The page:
The sludge remover and processor includes a first vessel holding a supply of cleaning liquid and a second, phase separating vessel. Cleaning liquid is pumped from the first vessel through a heat exchanger and then through a spray nozzle where it is directed against the dirty surface of the vat, tank or other surface to be cleaned. A vacuum pump maintains the region above the free surfaces in the first and second vessels at a partial vacuum.
The liquid and dislodged matter is removed from the dirty tank by a return line having an inlet at a low point where the cleaning liquid and dislodged material collect. The other end of the return line is connected to the upper region of the second vessel so the cleaning liquid and dislodged contaminants are drawn into the second vessel through the action of the partial vacuum.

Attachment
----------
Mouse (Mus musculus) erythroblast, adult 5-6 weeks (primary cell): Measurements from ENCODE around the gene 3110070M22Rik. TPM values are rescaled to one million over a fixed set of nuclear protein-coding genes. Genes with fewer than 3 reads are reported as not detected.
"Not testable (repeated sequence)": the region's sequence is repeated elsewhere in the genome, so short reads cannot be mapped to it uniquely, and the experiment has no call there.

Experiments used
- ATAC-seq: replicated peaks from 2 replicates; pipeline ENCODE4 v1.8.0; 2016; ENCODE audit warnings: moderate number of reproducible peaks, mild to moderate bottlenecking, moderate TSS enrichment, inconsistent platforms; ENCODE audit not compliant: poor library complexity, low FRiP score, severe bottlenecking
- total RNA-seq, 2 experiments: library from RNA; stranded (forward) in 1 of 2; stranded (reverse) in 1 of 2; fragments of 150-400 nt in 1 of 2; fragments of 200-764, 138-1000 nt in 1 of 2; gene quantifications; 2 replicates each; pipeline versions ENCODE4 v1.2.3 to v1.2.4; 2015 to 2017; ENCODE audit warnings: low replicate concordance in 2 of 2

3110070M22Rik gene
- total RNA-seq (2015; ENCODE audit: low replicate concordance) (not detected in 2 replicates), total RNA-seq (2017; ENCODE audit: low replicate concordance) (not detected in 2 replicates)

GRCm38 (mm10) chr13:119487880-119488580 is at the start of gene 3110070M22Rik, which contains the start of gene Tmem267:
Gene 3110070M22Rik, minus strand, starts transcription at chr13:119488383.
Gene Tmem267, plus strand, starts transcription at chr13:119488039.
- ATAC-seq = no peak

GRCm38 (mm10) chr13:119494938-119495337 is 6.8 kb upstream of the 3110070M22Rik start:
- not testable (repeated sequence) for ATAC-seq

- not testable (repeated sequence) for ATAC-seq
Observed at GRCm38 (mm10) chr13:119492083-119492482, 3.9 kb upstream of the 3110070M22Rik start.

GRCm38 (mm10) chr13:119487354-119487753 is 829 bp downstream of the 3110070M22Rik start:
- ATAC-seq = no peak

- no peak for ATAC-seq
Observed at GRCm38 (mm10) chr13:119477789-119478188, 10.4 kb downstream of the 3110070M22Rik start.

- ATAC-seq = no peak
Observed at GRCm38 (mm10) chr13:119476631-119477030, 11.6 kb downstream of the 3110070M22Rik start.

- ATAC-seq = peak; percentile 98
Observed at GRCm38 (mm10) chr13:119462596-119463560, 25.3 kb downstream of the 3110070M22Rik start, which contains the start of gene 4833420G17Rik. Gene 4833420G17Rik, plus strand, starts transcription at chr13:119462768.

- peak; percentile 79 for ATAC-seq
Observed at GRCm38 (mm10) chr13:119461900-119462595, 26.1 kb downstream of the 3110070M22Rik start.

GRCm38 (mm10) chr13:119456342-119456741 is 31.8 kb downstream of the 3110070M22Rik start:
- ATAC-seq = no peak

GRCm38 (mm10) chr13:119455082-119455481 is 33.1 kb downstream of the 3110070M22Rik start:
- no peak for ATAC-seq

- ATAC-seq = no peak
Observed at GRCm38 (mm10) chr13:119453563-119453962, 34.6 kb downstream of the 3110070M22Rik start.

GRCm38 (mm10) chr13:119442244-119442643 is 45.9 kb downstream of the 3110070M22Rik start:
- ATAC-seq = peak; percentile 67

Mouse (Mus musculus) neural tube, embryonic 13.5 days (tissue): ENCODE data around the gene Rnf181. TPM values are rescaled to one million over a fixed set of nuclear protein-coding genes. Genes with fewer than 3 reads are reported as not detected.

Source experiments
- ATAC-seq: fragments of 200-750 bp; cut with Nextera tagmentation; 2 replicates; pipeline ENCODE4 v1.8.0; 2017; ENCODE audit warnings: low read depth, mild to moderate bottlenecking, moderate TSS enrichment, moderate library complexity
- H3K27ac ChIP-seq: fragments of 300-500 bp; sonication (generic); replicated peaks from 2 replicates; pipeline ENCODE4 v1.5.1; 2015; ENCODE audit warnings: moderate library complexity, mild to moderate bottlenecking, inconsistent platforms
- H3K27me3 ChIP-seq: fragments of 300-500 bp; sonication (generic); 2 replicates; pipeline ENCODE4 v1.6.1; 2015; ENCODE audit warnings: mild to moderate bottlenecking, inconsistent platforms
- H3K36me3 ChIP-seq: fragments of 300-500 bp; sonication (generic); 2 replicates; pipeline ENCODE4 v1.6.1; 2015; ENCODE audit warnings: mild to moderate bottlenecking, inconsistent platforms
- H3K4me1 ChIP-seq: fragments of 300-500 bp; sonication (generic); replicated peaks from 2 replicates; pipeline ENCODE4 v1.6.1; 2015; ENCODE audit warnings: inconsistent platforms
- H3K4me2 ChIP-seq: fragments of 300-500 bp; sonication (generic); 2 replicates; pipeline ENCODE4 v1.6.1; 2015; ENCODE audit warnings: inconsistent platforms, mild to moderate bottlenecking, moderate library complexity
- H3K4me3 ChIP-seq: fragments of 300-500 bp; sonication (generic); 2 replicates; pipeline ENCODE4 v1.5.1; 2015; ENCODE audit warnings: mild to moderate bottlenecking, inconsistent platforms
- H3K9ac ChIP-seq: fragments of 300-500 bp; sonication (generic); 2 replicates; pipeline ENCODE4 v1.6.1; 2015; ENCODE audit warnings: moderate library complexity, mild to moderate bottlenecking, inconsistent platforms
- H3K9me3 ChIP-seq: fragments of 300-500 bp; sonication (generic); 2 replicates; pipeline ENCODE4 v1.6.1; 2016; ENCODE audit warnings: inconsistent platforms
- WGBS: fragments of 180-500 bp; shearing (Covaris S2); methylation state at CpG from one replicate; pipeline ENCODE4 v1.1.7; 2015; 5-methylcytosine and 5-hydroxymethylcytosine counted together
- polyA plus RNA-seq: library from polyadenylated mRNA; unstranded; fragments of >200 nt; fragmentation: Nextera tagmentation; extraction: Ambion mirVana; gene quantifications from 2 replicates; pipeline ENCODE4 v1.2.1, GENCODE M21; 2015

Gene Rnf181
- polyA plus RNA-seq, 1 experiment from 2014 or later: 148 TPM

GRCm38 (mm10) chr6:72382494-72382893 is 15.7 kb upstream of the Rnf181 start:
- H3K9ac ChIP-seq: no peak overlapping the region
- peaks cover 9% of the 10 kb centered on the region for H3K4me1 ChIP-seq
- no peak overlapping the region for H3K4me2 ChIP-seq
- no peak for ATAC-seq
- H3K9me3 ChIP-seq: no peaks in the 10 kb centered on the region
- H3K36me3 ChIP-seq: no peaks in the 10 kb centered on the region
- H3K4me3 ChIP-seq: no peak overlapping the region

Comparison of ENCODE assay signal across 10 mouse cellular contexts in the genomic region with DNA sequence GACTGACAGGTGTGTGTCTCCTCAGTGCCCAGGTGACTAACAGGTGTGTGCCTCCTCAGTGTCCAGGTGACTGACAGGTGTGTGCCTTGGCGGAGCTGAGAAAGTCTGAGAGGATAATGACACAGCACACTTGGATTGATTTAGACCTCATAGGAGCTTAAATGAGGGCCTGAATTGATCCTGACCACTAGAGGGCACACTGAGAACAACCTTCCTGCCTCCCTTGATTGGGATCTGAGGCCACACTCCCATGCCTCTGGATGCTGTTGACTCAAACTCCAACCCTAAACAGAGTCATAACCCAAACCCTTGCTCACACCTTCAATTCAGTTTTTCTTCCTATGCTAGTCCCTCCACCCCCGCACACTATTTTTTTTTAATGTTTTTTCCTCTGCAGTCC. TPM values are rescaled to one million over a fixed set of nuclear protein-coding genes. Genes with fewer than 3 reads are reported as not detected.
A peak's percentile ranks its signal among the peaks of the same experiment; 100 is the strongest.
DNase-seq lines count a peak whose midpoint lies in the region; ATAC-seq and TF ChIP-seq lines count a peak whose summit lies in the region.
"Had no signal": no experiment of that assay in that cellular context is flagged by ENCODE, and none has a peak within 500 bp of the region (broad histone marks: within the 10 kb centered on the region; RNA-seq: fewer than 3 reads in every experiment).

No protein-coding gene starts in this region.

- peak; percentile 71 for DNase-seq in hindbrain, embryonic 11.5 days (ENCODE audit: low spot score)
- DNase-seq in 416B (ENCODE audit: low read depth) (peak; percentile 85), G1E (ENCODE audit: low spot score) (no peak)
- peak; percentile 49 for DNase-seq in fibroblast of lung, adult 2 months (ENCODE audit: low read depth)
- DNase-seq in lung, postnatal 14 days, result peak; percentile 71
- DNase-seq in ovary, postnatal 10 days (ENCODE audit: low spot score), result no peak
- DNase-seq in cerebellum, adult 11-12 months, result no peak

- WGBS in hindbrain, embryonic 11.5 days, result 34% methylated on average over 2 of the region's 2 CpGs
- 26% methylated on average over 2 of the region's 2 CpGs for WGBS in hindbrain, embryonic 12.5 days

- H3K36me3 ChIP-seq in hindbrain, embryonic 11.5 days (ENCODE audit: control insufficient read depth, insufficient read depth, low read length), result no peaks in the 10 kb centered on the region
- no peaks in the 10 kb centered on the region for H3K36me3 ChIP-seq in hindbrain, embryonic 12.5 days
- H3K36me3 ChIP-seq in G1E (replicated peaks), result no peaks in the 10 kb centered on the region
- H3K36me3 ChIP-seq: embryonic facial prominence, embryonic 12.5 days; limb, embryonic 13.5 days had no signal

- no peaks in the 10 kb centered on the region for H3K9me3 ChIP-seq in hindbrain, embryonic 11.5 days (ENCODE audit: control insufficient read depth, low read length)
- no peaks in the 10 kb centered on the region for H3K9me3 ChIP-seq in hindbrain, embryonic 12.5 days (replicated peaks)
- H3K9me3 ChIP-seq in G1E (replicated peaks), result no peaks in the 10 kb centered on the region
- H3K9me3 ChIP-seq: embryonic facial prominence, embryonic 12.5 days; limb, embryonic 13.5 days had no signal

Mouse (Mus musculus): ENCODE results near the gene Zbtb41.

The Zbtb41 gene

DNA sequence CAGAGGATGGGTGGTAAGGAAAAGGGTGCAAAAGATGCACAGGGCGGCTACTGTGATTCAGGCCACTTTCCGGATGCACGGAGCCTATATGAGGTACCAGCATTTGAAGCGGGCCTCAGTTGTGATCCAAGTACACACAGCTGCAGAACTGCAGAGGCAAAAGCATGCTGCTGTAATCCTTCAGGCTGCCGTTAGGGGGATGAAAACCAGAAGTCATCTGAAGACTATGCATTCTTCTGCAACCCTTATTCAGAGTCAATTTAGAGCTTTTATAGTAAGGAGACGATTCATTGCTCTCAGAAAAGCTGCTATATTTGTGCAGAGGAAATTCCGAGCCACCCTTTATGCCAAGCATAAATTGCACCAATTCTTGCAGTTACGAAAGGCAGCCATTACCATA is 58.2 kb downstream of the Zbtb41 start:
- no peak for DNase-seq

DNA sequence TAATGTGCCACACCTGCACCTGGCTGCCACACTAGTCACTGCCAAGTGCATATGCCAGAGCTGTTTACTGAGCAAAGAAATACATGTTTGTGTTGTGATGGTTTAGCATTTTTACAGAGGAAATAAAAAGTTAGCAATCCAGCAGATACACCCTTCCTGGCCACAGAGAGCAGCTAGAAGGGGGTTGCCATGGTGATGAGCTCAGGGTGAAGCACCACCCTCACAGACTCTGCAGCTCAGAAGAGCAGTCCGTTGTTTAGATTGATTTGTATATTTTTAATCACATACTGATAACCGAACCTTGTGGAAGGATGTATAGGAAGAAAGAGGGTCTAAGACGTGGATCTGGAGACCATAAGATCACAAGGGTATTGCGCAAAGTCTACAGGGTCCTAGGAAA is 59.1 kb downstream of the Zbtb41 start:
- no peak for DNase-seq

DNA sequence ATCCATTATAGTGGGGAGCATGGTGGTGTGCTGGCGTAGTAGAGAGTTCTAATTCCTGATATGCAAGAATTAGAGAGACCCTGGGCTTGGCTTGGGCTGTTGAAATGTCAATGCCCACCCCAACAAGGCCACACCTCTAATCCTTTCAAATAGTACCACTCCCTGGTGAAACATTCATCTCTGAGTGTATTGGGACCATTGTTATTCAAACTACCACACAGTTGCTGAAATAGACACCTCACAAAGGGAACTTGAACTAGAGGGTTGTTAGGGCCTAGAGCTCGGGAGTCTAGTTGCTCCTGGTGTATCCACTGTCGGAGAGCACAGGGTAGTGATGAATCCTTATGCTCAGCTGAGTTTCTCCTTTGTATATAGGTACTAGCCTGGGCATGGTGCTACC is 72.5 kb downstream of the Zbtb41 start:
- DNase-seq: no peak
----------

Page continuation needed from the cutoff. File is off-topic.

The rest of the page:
The cleaning liquid and dislodged material pass through a phase separator in the second vessel which aids separating the oily phases from the non-oily phases and solids from the liquids as well.
The bottom of the second vessel is coned so that the solids and liquid are pumped from the second vessel into a solids separator where the larger solids are removed for disposal. The liquid is pumped from the solid separator into a centrifuge which removes the fine solid particles from the liquid. The fines are mixed with a bulk solidification medium in a blender/extruder for disposal as disposal cake.
The liquid from the centrifuge flows into a liquid collector pot. The liquid in the liquid collector pot is sucked into the first vessel by the action of the partial vacuum in the space above the surface of the cleaning liquid. An oil skimmer is used in both vessels to remove oil collecting therein.
The exhaust from the vacuum pump can be directed back into the dirty tank, assuming it is a closed vessel, so that the system remains a closed system, or it can be directed to an exhaust scrubber. The scrubber condenses out condensable liquids for collection in a second liquid collector. Liquid in the second liquid collector is returned to the second vessel through the partial vacuum in the upper region of the second vessel. The gas exiting the scrubber is fed to the burner of the heat exchanger where it is burned.